Characters in A Raisin in the Sun display both perspectives. Hansberry explores the effect of each strategy—accommodating and agitating—on black American liberation.
The influence of another prominent black leader, Marcus Garvey, can be seen on the characters of the play. Garvey organized the first major American black nationalist movement, the Universal Negro Improvement Association. Its goals were to build an independent black economy that would exist within the dominant white economy and to establish an independent African nation governed by blacks.
The modern civil rights era took off in 1954, when the landmark case Brown v. Board of Education ordered the desegregation of American schools. A Raisin in the Sun first came to the stage in a turbulent time for African Americans. The 1955–56 Montgomery, Alabama, bus boycott and the 1957 forced integration of Little Rock Central High School had happened only a few years before the play's premiere.
The writer and activist James Baldwin, a champion of Hansberry's work, said of A Raisin in the Sun, "[N]ever before, in the entire history of the American theater, had so much of the truth of black people's lives been seen on the stage. Black people ignored the theater because the theater had always ignored them." Indeed the play got black audiences to the theater in record numbers.
When white critics praised the play for being universal, Hansberry agreed that "man's oppression to man" was a universal theme. She argued, however, that the characters were specifically black and from the South Side of Chicago.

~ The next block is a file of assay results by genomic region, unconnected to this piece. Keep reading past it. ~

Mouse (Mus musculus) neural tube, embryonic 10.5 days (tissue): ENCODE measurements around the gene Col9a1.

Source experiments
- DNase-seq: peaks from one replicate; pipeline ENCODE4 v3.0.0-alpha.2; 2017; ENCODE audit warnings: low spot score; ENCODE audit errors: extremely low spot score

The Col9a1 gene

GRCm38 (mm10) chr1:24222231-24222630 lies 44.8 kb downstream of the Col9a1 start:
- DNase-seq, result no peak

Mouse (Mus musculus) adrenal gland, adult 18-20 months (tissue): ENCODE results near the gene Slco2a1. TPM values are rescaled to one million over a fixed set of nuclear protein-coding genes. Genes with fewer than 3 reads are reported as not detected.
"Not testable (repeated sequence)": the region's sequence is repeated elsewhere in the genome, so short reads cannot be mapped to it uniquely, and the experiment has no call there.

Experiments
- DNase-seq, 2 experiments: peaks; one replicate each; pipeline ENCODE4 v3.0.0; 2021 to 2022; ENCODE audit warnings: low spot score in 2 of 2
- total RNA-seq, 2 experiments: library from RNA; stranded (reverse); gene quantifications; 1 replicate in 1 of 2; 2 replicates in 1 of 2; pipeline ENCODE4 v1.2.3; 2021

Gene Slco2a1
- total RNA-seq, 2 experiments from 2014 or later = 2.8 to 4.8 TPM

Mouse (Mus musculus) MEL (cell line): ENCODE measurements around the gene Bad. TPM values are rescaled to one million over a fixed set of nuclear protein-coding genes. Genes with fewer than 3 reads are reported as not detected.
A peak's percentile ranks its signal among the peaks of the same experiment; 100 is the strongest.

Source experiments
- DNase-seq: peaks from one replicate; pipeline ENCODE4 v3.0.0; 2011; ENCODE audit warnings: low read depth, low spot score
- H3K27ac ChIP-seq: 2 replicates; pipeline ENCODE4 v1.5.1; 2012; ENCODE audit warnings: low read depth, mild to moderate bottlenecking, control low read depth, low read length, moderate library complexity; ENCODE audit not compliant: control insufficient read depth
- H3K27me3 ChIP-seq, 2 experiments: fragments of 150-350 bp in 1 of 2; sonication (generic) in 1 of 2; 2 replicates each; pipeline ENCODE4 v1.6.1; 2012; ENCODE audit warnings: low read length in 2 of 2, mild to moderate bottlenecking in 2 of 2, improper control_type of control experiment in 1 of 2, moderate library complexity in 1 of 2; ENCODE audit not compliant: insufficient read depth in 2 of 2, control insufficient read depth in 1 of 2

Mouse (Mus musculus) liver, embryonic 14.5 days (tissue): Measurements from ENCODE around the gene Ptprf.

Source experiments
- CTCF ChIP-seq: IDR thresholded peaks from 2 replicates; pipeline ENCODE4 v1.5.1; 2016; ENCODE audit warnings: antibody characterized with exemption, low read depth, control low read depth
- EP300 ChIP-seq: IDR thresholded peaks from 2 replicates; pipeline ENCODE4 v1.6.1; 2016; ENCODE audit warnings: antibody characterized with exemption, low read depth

The author of the poem "Harlem," the source of the title of the play, was Langston Hughes. His poetry, fiction, drama, and collections of folklore won international acclaim for their vivid portrayals of African American life. In just a few lines, "Harlem" vividly describes what happens to a dream that has been put off too long; it either shrivels up or festers like a wound. The poem also hints at what happens to the people whose dreams are deferred, in phrases that could serve as descriptions of Mama ("sags/like a heavy load") and Walter ("explode").
Hansberry's characters are composites of her family members and working-class acquaintances on the South Side. Mama Younger and Big Walter are similar to Hansberry's parents, Nannie and Carl Hansberry. "Beneatha is me, eight years ago," Hansberry said of the intellectually curious 20-year-old Beneatha Younger.
To Be Young, Gifted and Black elaborates on the struggles Hansberry faced as a talented, revolutionary black woman in the 1950s and 1960s. Hansberry said, "[I]n order to create the universal, you must pay very great attention to the specific" in dramatic writing. By telling a story that had great meaning in her own life, Hansberry was able to reach theatergoers profoundly through A Raisin in the Sun.